Leadership Spotlight

Foundations of Leadership and Followership

A police officer outside wearing sunglasses with a vehicle in the background.

Leaders within law enforcement agencies have the opportunity to observe their personnel at various stages of their careers and in roles that range from general patrol to specialized investigative services or administration. Sometimes, leaders struggle with how to prioritize the investment in training initiatives to create a competent, independently operational police officer, especially in these challenging economic times. Should they focus on the specifics of operational requirements or the development of personal leadership competencies, and, if both, in what proportion?

The management of competencies as they relate to the professional practice of law enforcement is one issue being examined at the Ontario, Canada, Police College (OPC). This is a broad subject, so for the purpose of this article the author will focus on the amount of leadership-specific education provided to new police officers during their 12 weeks of Basic Constable Training at the Ontario academy. The decision to provide training designed to build leadership competence at the beginning of an officer’s career comes from several considerations, including operational requirements, career management, and risk management as they relate to professional law enforcement practices.

Within the OPC new-recruit training program, students receive four 90-minute sessions that deal with a specific aspect of leadership.

  • Leadership Principles and Organizational Awareness
  • Emotional Intelligence (includes a self-assessment)
  • Coach/Field Training Officer Expectations
  • Communicating Excellence/Professional Policing

Each of these subjects builds on the previous session, and all leadership materials are integrated to support training delivered on the Police Services Act of Ontario (Code of Conduct) and Ethics for Law Enforcement sessions.1 Briefly, the rationale for delivering these sessions resides in identifying areas where complaints occur most often from both internal and external stakeholders, including members of the public, managers, colleagues, and agency support staff members.

Leadership Principles and Organizational Awareness provides new police officers the opportunity to reflect on their understanding of what it means to be a leader and, at times, a follower. They have the chance to debate and consider the complexities of leadership and issues of accountability for their conduct, whether they are in charge of an accident scene or maintaining a security detail. Officers also are prodded to look at the structure of their police organizations to see what their careers can look like if they are disciplined enough to set realistic goals, continuously check in with their personal priorities, and build professional reputations.

The training on Emotional Intelligence involves recruits doing a self-assessment before the session starts. Based on those results, the facilitator guides students through the process of understanding what emotional intelligence is, what relevance it has to their current role/rank, and what implications this skill set has for future success both inside and outside the organization. During this training instructors review the research on the minimal impact that intelligence and technical skills have in differentiating individuals from their peers. This is especially important for law enforcement; a trainer suggested hiring applicants for their intellectual abilities, training  them for their technical skills, and firing them because of their lack of emotional intelligence.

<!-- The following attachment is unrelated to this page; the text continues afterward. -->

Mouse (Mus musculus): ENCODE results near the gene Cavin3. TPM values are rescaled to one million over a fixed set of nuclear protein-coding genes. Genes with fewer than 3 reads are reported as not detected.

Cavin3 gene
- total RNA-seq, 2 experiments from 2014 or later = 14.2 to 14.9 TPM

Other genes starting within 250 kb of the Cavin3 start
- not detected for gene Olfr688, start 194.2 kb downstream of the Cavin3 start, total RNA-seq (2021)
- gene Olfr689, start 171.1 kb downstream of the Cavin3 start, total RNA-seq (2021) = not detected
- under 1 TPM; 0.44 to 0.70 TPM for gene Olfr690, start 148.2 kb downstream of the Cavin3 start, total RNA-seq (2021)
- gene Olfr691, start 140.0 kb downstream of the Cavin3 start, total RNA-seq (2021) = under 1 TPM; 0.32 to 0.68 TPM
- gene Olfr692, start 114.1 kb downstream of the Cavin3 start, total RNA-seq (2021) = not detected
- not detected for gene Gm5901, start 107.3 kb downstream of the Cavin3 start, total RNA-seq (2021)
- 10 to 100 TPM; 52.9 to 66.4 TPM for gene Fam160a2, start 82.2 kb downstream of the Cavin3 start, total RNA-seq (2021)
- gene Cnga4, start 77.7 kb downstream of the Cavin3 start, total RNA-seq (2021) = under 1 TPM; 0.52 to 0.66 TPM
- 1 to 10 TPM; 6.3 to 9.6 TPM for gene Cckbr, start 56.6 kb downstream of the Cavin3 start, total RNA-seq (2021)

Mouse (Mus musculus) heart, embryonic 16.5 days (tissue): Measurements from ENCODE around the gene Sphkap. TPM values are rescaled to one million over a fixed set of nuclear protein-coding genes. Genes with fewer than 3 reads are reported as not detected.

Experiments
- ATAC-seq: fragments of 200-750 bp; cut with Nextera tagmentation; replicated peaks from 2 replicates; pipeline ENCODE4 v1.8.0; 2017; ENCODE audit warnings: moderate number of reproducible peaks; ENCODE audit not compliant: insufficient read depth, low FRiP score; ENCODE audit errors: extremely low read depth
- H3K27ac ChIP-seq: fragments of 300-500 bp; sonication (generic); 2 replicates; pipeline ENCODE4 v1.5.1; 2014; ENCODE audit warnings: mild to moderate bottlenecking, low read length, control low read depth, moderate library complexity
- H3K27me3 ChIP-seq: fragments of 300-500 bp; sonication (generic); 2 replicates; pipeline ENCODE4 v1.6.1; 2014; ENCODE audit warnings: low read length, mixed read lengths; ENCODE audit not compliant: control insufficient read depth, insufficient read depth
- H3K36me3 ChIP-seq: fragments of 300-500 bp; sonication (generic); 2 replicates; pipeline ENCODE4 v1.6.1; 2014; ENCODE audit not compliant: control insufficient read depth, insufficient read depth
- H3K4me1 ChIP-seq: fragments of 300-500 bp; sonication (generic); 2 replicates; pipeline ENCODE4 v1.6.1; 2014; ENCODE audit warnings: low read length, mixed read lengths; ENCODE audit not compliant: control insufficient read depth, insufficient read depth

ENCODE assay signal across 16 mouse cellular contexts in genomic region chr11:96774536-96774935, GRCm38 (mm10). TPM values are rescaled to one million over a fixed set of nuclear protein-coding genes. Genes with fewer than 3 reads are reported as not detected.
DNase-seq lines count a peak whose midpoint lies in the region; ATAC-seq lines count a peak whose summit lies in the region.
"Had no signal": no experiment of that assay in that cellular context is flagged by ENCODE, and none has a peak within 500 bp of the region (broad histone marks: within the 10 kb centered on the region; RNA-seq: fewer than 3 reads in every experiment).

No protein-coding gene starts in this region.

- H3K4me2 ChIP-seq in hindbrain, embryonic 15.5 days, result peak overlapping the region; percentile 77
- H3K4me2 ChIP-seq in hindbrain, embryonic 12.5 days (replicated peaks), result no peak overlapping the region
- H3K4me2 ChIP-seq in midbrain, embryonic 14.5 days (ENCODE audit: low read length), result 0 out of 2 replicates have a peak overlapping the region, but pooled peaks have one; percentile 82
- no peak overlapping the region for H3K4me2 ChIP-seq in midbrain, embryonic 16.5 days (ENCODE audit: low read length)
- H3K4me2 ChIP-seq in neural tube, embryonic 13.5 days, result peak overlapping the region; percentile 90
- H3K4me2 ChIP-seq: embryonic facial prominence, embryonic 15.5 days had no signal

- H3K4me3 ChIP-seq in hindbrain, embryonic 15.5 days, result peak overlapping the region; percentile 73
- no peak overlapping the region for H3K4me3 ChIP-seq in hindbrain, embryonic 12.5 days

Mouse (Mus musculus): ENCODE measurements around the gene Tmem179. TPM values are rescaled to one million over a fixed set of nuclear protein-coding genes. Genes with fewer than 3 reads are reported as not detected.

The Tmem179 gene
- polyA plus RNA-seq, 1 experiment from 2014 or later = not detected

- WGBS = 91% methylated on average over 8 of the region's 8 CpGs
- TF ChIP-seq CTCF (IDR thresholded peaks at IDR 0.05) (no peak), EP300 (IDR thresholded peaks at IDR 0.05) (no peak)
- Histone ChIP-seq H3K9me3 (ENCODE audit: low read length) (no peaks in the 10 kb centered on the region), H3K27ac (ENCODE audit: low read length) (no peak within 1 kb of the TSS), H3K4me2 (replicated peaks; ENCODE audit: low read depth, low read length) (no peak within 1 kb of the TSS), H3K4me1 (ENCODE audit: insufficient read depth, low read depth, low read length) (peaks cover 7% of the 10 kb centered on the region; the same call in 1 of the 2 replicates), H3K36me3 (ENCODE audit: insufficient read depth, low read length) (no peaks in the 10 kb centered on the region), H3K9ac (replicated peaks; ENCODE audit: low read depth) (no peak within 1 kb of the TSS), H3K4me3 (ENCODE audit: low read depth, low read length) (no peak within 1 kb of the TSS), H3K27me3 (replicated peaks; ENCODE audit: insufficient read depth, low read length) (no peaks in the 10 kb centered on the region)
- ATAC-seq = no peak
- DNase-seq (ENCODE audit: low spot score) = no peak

Communicating Excellence/Professional Policing is the leadership session in which students review the mission and values statements for their respective organizations and create their own personal mission statements. They are asked to consider how they see their individual roles as professional police officers as part of the broader agency mandate. The process of communicating as a professional is very complex when officers interact with incredibly diverse stakeholder groups and where calls for service or self-directed contact with members of the public can be routine and repetitive more often than dynamic. Officers have to remain prepared for both and appreciate the situational variables that require them to make choices on different communication processes.

Once new officers leave OPC, they go through a period of training with their home police service and then are assigned to a coach/field training officer to guide them through the initial operational stages of their careers. The Coach/Field Training Officer Expectations session reminds new police officers they only have one opportunity to make a favorable first impression on their colleagues and supervisors that may follow them throughout their careers. Instructors also discuss their biggest fears in establishing a professional relationship with their coach officers and other peers during this orientation-and-initiation phase, as well as strategies to handle these situations if they arise.

When is it too early to invest in leadership training for police professionals? Every organization has to base that decision on budgeting and a needs assessment.  At OPC leaders hope that by investing early in the dialogue around leadership skills, they will establish a career best practice of professionalism that reflects on all law enforcement officers and the communities they serve. 

Ms. Irene Barath, an instructor with the Ontario, Canada, Police College in Aylmer, currently assigned to the FBI’s Leadership Fellows program, prepared this Leadership Spotlight.


For additional information see ServiceOntario, “Police Services Act,” http://www.e-laws.gov.on.ca/ (accessed December 15, 2014).